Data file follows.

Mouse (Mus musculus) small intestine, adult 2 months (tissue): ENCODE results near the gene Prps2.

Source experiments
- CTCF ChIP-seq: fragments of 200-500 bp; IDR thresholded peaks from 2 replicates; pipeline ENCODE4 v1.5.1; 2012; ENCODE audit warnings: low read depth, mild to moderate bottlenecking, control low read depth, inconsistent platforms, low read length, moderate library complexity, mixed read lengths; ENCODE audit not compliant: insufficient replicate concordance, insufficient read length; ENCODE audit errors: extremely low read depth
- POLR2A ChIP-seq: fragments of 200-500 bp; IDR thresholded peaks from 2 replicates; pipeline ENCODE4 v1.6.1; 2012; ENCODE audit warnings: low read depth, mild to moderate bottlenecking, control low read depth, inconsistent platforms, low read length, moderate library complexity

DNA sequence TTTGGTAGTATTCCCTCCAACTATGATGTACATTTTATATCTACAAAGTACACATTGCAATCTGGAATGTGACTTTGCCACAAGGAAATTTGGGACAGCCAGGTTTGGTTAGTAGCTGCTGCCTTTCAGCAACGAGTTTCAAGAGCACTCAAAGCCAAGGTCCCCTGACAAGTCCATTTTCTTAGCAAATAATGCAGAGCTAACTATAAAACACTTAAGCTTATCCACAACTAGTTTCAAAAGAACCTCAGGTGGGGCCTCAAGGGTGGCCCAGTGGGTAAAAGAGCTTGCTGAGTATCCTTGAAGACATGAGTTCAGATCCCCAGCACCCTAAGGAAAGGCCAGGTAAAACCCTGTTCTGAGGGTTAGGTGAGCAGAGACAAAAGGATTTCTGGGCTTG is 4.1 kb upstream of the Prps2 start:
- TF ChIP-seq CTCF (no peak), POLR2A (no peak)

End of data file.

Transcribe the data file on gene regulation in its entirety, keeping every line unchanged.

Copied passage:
Mouse (Mus musculus) small intestine, adult 2 months (tissue): ENCODE results near the gene Prps2.

Source experiments
- CTCF ChIP-seq: fragments of 200-500 bp; IDR thresholded peaks from 2 replicates; pipeline ENCODE4 v1.5.1; 2012; ENCODE audit warnings: low read depth, mild to moderate bottlenecking, control low read depth, inconsistent platforms, low read length, moderate library complexity, mixed read lengths; ENCODE audit not compliant: insufficient replicate concordance, insufficient read length; ENCODE audit errors: extremely low read depth
- POLR2A ChIP-seq: fragments of 200-500 bp; IDR thresholded peaks from 2 replicates; pipeline ENCODE4 v1.6.1; 2012; ENCODE audit warnings: low read depth, mild to moderate bottlenecking, control low read depth, inconsistent platforms, low read length, moderate library complexity

DNA sequence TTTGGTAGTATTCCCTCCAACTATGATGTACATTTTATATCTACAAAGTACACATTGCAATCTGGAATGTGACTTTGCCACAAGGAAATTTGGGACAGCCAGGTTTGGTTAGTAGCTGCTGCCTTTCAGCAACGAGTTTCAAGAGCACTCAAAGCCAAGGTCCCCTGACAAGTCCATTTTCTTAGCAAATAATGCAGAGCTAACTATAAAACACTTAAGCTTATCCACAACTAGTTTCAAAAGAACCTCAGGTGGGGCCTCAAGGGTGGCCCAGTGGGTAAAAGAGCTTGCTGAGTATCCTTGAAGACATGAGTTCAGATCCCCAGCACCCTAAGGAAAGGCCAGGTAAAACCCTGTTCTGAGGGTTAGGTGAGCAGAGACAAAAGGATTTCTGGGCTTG is 4.1 kb upstream of the Prps2 start:
- TF ChIP-seq CTCF (no peak), POLR2A (no peak)